'US tone more positive since talks'

Officials in J'lem say White House pushing for direct negotiations.

By HILARY LEILA KRIEGER
May 13, 2010 08:34
2 minute read.
Barack Obama.

Barack Obama.. (photo credit: Associated Press)

 
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WASHINGTON – With long-awaited proximity talks finally under way between Israelis and Palestinians, Israeli officials are detecting a warmer tone coming from Washington.

The talks follow weeks of deep tension between the US and Israel over disagreements on the nature of the negotiations and what Israeli gestures were needed to get the Palestinians on board.

During that time, the US made clear its displeasure over Israeli actions – notably the announcement of more construction in Jewish neighborhoods in east Jerusalem – while Israel felt it was being blamed more than Palestinians for the stalemate, when it was the latter who were refusing to come to the table.

But with the launch of talks this past week, Israeli officials said Wednesday that the mood had brightened, with a positive phone call between US President Barack Obama and Prime Minister Binyamin Netanyahu last Monday and follow-up with US Middle East envoy George Mitchell after that.

At the same time, they pointed to a tougher line that the administration seemed to be taking with the Palestinians, pushing harder against incitement and calling for the indirect talks to move quickly to face-to-face negotiations.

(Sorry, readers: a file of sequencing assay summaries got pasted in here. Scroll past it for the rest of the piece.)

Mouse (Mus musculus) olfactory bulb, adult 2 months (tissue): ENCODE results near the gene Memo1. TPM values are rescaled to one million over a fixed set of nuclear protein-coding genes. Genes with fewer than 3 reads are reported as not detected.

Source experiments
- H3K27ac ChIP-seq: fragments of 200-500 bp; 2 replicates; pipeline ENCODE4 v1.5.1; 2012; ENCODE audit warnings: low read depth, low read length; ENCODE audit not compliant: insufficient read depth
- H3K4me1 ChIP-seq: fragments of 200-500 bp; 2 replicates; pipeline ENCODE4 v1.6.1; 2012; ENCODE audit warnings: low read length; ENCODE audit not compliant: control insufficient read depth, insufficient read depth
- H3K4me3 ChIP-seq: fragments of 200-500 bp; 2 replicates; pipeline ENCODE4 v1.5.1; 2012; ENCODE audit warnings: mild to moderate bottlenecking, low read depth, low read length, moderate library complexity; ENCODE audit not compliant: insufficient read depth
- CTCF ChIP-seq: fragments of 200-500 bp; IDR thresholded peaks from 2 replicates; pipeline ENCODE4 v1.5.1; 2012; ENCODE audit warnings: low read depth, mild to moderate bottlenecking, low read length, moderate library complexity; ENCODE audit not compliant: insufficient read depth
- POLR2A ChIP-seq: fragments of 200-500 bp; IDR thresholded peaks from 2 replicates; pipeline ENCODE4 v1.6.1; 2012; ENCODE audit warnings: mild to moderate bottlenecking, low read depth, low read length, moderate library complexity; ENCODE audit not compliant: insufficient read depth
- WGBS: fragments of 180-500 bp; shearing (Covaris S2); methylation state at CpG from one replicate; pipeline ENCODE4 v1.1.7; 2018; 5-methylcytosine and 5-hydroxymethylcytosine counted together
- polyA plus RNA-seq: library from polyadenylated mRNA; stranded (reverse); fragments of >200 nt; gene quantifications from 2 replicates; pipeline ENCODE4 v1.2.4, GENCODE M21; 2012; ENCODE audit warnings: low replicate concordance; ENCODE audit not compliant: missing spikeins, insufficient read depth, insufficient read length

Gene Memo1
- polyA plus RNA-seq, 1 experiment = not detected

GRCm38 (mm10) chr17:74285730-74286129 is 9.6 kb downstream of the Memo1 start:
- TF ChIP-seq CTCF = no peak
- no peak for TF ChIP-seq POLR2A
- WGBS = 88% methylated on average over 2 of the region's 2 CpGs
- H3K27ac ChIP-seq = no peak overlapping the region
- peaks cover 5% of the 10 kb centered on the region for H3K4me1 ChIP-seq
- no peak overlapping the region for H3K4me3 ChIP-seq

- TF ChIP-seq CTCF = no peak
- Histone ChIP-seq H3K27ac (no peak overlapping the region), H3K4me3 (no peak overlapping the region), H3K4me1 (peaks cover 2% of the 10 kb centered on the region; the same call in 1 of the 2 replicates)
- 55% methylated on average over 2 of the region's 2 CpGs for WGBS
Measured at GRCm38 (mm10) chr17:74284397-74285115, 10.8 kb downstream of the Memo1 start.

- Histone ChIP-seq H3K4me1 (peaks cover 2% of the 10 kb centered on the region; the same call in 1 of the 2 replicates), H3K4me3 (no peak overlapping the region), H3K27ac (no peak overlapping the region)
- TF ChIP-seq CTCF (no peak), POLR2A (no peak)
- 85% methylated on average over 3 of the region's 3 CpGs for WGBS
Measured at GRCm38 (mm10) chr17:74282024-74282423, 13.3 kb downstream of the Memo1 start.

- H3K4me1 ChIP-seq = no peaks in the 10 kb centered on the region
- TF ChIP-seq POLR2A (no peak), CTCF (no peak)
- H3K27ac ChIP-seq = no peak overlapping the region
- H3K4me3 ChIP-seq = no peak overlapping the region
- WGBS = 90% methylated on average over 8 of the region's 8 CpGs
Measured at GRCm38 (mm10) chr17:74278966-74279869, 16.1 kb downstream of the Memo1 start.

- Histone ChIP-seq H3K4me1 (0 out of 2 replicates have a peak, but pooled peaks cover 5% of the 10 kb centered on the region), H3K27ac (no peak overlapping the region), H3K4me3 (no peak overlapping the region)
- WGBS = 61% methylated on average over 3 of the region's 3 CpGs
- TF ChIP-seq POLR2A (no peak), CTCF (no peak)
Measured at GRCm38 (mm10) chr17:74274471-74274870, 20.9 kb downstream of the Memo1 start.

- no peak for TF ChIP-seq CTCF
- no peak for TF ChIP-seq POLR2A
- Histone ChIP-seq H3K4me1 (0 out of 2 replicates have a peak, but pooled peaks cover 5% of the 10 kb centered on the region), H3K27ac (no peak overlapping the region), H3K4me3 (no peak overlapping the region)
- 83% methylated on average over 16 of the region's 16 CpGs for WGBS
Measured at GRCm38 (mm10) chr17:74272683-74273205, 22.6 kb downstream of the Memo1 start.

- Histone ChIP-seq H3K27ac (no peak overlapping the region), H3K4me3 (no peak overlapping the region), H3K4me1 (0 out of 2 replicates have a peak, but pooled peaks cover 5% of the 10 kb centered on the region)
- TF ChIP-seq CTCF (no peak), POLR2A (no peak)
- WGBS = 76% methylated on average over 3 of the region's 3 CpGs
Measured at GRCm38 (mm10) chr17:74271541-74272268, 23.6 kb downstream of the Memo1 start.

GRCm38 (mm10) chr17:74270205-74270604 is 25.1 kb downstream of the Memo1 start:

That message was one Obama stressed Tuesday in a phone conversation with Palestinian Authority President Mahmoud Abbas.


Despite talks having finally begun, differences remain regarding what each party is looking to get out of them, with Palestinians expected to focus on final-status issues like Jerusalem and borders, and Israel preferring to start with environmental and economic issues.

Mitchell is due back in the region over Shavuot to hold another round of talks with Israelis and Palestinians. But it hasn’t been made clear how he will manage the differing agendas of the two sides or to what degree he’ll present American proposals to resolve any impasses. It also hasn’t been clarified what means the US will employ to hold the two sides accountable, as Mitchell warned would happen in announcing the launch of talks, and as Obama reiterated to Abbas during their phone call Tuesday.

Obama will also have a chance to talk directly with Abbas in the near future, as he extended an invitation for the Palestinian leader to visit the White House during the call. The visit will be watched carefully, after Netanyahu met with Obama in March under a total media blackout without so much as the release of an official photo.

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